Litigation after the Arbitration Award in International Contracts


Courtesy of Internet Business Law Services

Internet protocol telecommunication networks are among the services gaining international relevance. Large and medium size companies are seeking the services of foreign Internet telecommunication networks or the equipment for this service, and celebrating contracts to this effect. Technology and cost reduction in the service maybe the main reasons motivating the signing of contracts with foreign network service providers or providers of network equipment. For these international contracts, arbitration is definitely an essential legal instrument; it saves time and money for the disputing parties. It is also true that litigation follows a great number of arbitration awards. This article provides an example of two common reasons that create dispute between parties to a contract for services involving Internet protocol telecommunication networks, and how litigation may still ensue after the arbitration award is rendered.

Covergia Networks Inc. (hereafter Covergia) is a telecommunication company incorporated and located in Canada. Covergia provides services throughout the American continent. Huawei Technologies Co. (hereafter Huawei) is a Chinese company that sells telecommunication infrastructure equipment. Huawei possesses an American affiliate called Futurewei Technologies Inc., located in Texas, U.S. Covergia entered into a contract with Huawei in which the later agreed to provide Covergia with an Internet protocol telecommunication network called Next Generation Network system. The contract provided that any disputed would be subject to arbitration and governed by the laws of New York.

A year after, Covergia alleged that Huawei failed to perform important obligations under the contract. In turn, Huawei claimed that Covergia failed to comply with an “acceptance testing” provision. Covergia filed a claim in a New York court seeking to compel arbitration. The parties reached a partial agreement during the arbitration proceedings, but some disputes remained. Covergia claimed breach of contract and fraudulent inducement and asked for damages. The arbitrators denied Covergia’s claim for fraudulent inducement because Covergia failed to provide evidence of fraudulent inducement. Regarding the breach of contract claim, the arbitrators ruled for Covergia, claiming that Huawei”s equipment did not work. Only direct damages under the contract were awarded to Covergia, and respective legal fees and costs. Indeed, the arbitrators denied consequential damages to Covergia.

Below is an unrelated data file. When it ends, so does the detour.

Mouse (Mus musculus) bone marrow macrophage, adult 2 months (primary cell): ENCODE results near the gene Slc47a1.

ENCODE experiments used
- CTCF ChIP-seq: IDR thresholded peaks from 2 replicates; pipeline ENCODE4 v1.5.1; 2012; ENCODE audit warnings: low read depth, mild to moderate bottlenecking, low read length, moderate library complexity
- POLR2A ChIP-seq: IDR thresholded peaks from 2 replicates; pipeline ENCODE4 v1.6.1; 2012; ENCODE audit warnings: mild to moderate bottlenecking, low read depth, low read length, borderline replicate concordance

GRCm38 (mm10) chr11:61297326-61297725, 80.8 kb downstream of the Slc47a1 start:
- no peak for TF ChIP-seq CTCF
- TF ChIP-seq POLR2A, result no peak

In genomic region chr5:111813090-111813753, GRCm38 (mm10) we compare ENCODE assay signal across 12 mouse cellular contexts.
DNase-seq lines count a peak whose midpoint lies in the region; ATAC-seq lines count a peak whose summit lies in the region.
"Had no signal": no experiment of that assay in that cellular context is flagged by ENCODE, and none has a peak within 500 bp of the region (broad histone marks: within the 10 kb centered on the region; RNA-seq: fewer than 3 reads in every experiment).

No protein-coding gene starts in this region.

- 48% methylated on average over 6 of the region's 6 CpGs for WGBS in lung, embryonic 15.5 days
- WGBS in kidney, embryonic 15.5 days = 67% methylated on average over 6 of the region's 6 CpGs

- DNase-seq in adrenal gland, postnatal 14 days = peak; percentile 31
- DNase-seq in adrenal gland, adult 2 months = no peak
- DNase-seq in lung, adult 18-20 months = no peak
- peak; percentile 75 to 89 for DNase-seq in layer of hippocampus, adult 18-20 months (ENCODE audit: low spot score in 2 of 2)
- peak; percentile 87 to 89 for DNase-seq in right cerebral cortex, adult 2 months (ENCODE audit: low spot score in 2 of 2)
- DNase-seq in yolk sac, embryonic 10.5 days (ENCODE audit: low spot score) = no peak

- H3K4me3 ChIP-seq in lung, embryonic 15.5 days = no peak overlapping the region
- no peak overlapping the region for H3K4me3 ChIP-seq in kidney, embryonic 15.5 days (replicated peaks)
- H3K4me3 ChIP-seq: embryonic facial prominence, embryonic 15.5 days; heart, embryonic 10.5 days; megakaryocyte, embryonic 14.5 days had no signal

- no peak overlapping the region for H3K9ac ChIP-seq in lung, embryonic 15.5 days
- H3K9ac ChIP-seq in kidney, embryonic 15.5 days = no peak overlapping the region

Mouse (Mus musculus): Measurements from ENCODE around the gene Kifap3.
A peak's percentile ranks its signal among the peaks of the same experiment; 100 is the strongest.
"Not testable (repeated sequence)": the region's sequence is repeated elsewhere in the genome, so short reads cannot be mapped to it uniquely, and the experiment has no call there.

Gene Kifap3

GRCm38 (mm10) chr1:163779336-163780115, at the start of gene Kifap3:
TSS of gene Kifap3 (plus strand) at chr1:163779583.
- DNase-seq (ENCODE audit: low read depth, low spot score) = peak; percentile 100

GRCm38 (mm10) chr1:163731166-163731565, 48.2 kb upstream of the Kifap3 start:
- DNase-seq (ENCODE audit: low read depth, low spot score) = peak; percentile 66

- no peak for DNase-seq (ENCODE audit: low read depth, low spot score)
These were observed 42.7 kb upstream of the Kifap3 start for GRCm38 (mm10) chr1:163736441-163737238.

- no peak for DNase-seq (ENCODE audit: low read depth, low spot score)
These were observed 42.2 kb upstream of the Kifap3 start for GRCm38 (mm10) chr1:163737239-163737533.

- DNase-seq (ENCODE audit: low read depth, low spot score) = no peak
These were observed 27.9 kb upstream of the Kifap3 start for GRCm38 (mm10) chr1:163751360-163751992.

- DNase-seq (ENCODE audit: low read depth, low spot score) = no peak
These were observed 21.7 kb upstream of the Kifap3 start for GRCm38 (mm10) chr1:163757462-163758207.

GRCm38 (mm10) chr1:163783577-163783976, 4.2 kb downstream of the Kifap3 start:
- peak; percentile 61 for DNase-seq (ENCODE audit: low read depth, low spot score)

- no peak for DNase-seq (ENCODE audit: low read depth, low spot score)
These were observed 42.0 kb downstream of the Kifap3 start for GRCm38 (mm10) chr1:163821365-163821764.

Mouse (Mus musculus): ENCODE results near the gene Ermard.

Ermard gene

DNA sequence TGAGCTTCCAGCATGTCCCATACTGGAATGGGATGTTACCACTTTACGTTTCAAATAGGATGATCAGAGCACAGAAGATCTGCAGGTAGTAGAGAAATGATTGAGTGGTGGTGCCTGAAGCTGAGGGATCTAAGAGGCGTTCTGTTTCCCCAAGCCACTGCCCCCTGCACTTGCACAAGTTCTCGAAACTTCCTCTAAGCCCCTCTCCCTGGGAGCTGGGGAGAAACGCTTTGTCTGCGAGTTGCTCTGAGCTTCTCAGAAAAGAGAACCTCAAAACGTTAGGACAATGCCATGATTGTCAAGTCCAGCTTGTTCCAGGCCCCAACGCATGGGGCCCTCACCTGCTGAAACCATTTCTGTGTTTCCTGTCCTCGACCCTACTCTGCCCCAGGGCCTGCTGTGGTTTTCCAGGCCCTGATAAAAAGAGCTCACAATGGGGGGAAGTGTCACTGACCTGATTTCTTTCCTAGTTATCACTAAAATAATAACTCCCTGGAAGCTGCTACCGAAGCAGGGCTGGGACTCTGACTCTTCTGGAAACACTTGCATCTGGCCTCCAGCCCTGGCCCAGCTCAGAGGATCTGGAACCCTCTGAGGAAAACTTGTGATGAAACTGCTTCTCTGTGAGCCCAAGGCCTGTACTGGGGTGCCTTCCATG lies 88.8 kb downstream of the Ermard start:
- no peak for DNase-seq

Unsatisfied with the arbitration award, Covergia sought, before a New York district court, to have the award partially vacated. Covergia claimed that the award should have been modified to allow consequential damages. Also, Covergia argued that the arbitrators unlawfully omitted the analysis of causes of action for gross negligence, willful and wanton misconduct and bad faith. The district court judge held that no consequential damages were allowed under the contract provisions, and that the disputed claims were not presented as stand-alone claims in the initial claim and demand, or any amendment.

The above arbitration and subsequent civil litigation between two foreign companies provides an example of the two most common legal issues that may take a final arbitration award to a second step: the litigation step. A party not satisfied with part of the arbitration award may resort to vacate that part of the award through civil litigation. At the litigation stage, however, the contract between the parties and the initial claim become essential. If the parties excluded damages, except direct damages, it would be almost impossible for a court to grant any other type of damages not agreed upon by the parties. Also, any cause of action a party deems appropriate in the particular case at hand must be presented in that party’s initial claim or demand, or amended claim. Subsequent litigation is not the forum to initiate new cause of actions after an arbitration award has been rendered. Thus, alternative claims such as gross negligence, willful or wanton misconduct and bad faith must be expressly included in the initial claim or before the arbitration award is rendered.

The above conclusion may be obvious for American attorneys or arbitrators, but it may not necessarily be a “clear-cut” legal issue for foreign companies or international attorneys representing those companies.


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